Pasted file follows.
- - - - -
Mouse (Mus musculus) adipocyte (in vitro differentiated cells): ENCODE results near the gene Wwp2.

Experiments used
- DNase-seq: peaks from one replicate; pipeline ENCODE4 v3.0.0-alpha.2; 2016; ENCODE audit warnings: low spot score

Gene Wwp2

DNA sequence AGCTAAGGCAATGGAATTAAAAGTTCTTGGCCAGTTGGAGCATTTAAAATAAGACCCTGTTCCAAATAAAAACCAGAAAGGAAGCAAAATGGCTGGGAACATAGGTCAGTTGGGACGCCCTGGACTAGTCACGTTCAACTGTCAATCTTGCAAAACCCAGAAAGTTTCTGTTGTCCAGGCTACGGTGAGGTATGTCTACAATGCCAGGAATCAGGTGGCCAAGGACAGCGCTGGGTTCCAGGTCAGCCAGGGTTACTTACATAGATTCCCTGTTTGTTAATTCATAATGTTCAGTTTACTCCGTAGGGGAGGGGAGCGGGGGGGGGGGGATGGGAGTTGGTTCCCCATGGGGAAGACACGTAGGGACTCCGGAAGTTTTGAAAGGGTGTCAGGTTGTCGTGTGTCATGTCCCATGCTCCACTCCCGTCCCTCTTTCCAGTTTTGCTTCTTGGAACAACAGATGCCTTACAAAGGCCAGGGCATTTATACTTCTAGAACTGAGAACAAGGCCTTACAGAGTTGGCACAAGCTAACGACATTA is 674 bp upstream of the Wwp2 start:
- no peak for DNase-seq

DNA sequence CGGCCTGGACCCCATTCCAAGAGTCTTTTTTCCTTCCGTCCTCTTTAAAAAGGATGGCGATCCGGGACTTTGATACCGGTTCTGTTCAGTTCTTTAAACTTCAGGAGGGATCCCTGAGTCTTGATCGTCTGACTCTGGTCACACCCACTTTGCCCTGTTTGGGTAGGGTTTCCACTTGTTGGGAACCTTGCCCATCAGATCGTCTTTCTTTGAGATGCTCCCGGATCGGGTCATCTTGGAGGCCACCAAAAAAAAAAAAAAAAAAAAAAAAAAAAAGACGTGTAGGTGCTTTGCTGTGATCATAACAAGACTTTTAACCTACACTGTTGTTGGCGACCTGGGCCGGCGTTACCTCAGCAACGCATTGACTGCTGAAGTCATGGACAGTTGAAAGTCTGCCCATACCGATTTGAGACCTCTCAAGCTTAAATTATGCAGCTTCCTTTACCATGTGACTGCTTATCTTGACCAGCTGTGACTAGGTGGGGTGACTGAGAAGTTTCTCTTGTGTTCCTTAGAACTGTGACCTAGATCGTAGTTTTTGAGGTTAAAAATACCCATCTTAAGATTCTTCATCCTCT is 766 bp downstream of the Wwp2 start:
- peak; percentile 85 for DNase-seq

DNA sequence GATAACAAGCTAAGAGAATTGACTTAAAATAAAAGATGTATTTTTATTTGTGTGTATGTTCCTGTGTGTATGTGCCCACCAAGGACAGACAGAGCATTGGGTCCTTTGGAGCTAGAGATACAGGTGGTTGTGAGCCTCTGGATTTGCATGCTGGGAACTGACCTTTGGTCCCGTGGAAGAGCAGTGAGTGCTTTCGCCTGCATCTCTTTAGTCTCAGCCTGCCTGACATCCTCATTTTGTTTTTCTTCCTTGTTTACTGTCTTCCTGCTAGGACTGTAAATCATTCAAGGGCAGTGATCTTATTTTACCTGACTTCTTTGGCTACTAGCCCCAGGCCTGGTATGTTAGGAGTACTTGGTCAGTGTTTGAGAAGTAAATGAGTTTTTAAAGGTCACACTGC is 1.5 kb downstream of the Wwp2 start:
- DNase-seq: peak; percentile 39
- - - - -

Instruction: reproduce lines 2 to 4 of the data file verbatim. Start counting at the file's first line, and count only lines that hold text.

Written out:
Experiments used
- DNase-seq: peaks from one replicate; pipeline ENCODE4 v3.0.0-alpha.2; 2016; ENCODE audit warnings: low spot score

Gene Wwp2